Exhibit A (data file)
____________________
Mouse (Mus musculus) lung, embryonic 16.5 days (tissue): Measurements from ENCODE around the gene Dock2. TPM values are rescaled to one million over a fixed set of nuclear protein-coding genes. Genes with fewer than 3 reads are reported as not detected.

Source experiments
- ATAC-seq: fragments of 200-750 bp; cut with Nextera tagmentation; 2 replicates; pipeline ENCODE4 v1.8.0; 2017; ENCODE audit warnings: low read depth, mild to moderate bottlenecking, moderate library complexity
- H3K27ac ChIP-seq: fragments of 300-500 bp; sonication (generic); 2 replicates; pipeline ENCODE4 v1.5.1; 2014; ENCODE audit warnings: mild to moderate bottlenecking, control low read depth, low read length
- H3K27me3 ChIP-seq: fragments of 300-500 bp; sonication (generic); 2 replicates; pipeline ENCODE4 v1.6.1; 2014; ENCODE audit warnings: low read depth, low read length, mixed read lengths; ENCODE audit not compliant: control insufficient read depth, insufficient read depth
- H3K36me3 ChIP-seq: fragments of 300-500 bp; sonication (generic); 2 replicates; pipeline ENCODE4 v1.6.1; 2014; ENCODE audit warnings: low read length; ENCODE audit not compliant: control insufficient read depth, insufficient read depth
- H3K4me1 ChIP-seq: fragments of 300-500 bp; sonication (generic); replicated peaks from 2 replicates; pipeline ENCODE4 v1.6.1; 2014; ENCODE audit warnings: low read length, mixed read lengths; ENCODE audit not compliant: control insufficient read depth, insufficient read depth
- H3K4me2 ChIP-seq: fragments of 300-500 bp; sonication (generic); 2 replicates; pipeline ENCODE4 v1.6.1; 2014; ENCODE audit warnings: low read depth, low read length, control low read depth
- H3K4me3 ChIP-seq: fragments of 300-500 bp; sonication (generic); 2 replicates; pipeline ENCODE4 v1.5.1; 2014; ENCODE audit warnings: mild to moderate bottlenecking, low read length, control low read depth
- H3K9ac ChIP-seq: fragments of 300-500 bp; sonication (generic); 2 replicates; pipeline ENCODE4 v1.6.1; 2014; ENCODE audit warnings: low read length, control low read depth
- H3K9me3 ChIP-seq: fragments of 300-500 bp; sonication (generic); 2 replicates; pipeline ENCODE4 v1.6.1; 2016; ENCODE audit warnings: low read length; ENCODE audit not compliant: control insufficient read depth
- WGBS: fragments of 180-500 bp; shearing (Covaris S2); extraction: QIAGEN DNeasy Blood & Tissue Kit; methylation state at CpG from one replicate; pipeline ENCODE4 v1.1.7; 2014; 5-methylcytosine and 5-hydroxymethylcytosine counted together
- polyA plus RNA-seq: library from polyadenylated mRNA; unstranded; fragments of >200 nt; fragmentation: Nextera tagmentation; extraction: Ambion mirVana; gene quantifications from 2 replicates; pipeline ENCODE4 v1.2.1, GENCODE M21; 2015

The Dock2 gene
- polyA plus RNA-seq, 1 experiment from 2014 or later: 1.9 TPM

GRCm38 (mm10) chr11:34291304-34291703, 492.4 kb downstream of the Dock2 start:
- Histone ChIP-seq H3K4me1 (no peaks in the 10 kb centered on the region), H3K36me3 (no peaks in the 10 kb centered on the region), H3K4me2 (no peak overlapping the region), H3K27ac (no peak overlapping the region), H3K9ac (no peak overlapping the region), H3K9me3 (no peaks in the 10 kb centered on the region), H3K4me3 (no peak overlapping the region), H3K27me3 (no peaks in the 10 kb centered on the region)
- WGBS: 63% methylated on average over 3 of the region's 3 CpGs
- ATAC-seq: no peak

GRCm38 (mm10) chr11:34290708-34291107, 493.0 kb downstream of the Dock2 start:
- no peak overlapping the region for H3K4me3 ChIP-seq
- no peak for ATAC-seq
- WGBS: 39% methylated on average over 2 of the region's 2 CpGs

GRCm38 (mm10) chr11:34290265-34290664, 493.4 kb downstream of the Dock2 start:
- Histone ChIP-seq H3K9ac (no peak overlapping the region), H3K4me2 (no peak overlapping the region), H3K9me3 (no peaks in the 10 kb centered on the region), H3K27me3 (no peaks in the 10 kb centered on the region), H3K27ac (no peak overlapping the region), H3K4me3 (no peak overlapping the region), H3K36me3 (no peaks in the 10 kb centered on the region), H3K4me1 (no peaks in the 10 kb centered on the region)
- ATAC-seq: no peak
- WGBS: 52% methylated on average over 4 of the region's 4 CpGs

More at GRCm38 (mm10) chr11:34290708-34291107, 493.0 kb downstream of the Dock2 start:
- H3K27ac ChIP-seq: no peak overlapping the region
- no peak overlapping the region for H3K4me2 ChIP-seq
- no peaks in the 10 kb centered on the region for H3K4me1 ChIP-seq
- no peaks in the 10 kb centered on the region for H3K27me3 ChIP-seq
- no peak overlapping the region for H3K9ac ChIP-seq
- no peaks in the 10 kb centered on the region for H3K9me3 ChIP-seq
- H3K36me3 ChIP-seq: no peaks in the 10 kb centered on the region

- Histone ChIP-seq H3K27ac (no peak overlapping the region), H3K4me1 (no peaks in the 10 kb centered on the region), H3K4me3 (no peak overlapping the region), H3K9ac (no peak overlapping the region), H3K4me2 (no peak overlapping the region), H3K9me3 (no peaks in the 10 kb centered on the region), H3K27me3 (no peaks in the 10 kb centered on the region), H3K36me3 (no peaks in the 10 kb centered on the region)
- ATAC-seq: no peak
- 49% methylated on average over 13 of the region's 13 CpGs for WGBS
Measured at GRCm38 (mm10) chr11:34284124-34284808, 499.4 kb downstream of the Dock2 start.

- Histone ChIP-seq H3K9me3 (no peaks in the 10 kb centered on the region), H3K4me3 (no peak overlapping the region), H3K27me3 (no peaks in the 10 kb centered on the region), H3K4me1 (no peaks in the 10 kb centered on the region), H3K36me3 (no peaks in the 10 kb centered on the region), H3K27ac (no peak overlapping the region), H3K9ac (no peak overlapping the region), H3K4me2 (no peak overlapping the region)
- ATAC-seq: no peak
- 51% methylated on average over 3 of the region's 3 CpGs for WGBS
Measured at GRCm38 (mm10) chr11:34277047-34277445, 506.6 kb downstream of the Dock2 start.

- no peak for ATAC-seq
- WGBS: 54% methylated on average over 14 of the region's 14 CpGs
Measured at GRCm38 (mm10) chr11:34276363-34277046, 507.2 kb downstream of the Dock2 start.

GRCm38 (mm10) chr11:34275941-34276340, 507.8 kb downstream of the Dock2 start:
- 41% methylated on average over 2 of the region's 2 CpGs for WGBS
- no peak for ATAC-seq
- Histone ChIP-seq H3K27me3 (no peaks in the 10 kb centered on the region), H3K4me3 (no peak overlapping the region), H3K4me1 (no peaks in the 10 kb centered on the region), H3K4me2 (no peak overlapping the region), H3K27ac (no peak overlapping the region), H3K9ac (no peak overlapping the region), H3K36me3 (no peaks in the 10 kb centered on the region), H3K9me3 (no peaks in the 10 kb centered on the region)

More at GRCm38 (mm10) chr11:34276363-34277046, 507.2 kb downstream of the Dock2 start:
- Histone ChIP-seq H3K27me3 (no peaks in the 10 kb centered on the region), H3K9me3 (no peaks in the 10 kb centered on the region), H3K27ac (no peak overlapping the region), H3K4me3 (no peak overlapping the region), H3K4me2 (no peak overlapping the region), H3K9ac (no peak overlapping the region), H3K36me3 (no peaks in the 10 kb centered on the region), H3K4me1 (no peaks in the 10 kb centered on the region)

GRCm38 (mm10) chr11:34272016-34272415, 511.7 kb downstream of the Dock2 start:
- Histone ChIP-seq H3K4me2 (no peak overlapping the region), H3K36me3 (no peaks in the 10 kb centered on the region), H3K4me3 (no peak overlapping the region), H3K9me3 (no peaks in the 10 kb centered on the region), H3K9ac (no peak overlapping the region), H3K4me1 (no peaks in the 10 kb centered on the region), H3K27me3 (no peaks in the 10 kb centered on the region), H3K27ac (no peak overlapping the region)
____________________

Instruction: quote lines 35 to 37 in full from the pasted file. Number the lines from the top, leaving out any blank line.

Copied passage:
- H3K36me3 ChIP-seq: no peaks in the 10 kb centered on the region

- Histone ChIP-seq H3K27ac (no peak overlapping the region), H3K4me1 (no peaks in the 10 kb centered on the region), H3K4me3 (no peak overlapping the region), H3K9ac (no peak overlapping the region), H3K4me2 (no peak overlapping the region), H3K9me3 (no peaks in the 10 kb centered on the region), H3K27me3 (no peaks in the 10 kb centered on the region), H3K36me3 (no peaks in the 10 kb centered on the region)
- ATAC-seq: no peak